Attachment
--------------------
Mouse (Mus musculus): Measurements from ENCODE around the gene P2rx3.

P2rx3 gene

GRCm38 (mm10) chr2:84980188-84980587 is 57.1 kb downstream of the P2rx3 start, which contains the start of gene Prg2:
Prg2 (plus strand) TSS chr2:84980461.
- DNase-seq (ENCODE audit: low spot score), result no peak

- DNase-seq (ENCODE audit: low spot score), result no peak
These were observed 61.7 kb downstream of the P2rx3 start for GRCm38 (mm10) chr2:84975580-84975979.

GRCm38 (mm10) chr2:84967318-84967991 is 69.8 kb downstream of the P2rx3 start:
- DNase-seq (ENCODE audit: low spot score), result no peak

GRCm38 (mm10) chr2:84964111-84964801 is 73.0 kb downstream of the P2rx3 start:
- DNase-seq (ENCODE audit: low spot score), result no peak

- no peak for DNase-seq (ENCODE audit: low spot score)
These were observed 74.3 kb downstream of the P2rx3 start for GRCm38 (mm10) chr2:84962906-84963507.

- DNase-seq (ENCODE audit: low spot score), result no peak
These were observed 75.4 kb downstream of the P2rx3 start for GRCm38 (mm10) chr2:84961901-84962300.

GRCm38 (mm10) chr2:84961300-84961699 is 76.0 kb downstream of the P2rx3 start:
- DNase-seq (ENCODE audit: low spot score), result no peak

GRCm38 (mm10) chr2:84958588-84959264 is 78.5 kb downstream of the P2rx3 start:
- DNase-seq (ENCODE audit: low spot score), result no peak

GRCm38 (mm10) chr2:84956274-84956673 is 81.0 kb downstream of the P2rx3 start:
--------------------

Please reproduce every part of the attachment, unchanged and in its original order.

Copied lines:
Mouse (Mus musculus): Measurements from ENCODE around the gene P2rx3.

P2rx3 gene

GRCm38 (mm10) chr2:84980188-84980587 is 57.1 kb downstream of the P2rx3 start, which contains the start of gene Prg2:
Prg2 (plus strand) TSS chr2:84980461.
- DNase-seq (ENCODE audit: low spot score), result no peak

- DNase-seq (ENCODE audit: low spot score), result no peak
These were observed 61.7 kb downstream of the P2rx3 start for GRCm38 (mm10) chr2:84975580-84975979.

GRCm38 (mm10) chr2:84967318-84967991 is 69.8 kb downstream of the P2rx3 start:
- DNase-seq (ENCODE audit: low spot score), result no peak

GRCm38 (mm10) chr2:84964111-84964801 is 73.0 kb downstream of the P2rx3 start:
- DNase-seq (ENCODE audit: low spot score), result no peak

- no peak for DNase-seq (ENCODE audit: low spot score)
These were observed 74.3 kb downstream of the P2rx3 start for GRCm38 (mm10) chr2:84962906-84963507.

- DNase-seq (ENCODE audit: low spot score), result no peak
These were observed 75.4 kb downstream of the P2rx3 start for GRCm38 (mm10) chr2:84961901-84962300.

GRCm38 (mm10) chr2:84961300-84961699 is 76.0 kb downstream of the P2rx3 start:
- DNase-seq (ENCODE audit: low spot score), result no peak

GRCm38 (mm10) chr2:84958588-84959264 is 78.5 kb downstream of the P2rx3 start:
- DNase-seq (ENCODE audit: low spot score), result no peak

GRCm38 (mm10) chr2:84956274-84956673 is 81.0 kb downstream of the P2rx3 start: